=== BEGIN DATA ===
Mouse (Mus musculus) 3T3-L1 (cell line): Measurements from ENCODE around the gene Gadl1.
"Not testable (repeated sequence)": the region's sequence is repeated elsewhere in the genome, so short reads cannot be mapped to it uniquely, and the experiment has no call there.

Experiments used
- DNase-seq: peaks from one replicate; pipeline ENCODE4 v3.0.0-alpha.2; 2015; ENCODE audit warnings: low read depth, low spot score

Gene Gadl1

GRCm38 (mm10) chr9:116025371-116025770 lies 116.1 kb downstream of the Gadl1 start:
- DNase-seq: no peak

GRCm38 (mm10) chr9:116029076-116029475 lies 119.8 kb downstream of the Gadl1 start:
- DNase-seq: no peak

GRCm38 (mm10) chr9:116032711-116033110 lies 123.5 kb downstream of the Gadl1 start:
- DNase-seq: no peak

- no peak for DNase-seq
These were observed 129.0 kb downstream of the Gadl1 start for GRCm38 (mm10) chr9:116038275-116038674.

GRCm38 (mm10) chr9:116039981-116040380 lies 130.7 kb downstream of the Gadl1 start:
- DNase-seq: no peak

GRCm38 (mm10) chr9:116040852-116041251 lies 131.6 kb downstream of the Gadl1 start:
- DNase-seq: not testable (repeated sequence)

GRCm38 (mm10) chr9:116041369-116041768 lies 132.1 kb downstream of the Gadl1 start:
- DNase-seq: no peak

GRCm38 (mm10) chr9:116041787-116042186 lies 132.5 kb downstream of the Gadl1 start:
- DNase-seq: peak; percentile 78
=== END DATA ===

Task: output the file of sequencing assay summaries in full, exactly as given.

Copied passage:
Mouse (Mus musculus) 3T3-L1 (cell line): Measurements from ENCODE around the gene Gadl1.
"Not testable (repeated sequence)": the region's sequence is repeated elsewhere in the genome, so short reads cannot be mapped to it uniquely, and the experiment has no call there.

Experiments used
- DNase-seq: peaks from one replicate; pipeline ENCODE4 v3.0.0-alpha.2; 2015; ENCODE audit warnings: low read depth, low spot score

Gene Gadl1

GRCm38 (mm10) chr9:116025371-116025770 lies 116.1 kb downstream of the Gadl1 start:
- DNase-seq: no peak

GRCm38 (mm10) chr9:116029076-116029475 lies 119.8 kb downstream of the Gadl1 start:
- DNase-seq: no peak

GRCm38 (mm10) chr9:116032711-116033110 lies 123.5 kb downstream of the Gadl1 start:
- DNase-seq: no peak

- no peak for DNase-seq
These were observed 129.0 kb downstream of the Gadl1 start for GRCm38 (mm10) chr9:116038275-116038674.

GRCm38 (mm10) chr9:116039981-116040380 lies 130.7 kb downstream of the Gadl1 start:
- DNase-seq: no peak

GRCm38 (mm10) chr9:116040852-116041251 lies 131.6 kb downstream of the Gadl1 start:
- DNase-seq: not testable (repeated sequence)

GRCm38 (mm10) chr9:116041369-116041768 lies 132.1 kb downstream of the Gadl1 start:
- DNase-seq: no peak

GRCm38 (mm10) chr9:116041787-116042186 lies 132.5 kb downstream of the Gadl1 start:
- DNase-seq: peak; percentile 78